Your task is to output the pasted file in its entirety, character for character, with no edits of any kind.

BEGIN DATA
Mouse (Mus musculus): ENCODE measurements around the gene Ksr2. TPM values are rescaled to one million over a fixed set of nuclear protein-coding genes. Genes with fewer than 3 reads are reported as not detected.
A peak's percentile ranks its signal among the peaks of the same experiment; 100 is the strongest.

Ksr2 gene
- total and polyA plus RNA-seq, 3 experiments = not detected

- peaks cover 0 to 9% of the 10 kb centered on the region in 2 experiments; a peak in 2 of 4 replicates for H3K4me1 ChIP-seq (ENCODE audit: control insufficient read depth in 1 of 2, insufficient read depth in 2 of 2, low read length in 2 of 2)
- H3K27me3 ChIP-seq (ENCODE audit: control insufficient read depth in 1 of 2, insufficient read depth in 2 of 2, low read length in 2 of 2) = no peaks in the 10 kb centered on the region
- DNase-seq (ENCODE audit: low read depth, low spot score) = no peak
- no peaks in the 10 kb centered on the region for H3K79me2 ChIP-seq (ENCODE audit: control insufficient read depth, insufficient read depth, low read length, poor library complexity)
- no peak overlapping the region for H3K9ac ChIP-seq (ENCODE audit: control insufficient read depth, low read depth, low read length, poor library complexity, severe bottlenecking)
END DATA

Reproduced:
Mouse (Mus musculus): ENCODE measurements around the gene Ksr2. TPM values are rescaled to one million over a fixed set of nuclear protein-coding genes. Genes with fewer than 3 reads are reported as not detected.
A peak's percentile ranks its signal among the peaks of the same experiment; 100 is the strongest.

Ksr2 gene
- total and polyA plus RNA-seq, 3 experiments = not detected

- peaks cover 0 to 9% of the 10 kb centered on the region in 2 experiments; a peak in 2 of 4 replicates for H3K4me1 ChIP-seq (ENCODE audit: control insufficient read depth in 1 of 2, insufficient read depth in 2 of 2, low read length in 2 of 2)
- H3K27me3 ChIP-seq (ENCODE audit: control insufficient read depth in 1 of 2, insufficient read depth in 2 of 2, low read length in 2 of 2) = no peaks in the 10 kb centered on the region
- DNase-seq (ENCODE audit: low read depth, low spot score) = no peak
- no peaks in the 10 kb centered on the region for H3K79me2 ChIP-seq (ENCODE audit: control insufficient read depth, insufficient read depth, low read length, poor library complexity)
- no peak overlapping the region for H3K9ac ChIP-seq (ENCODE audit: control insufficient read depth, low read depth, low read length, poor library complexity, severe bottlenecking)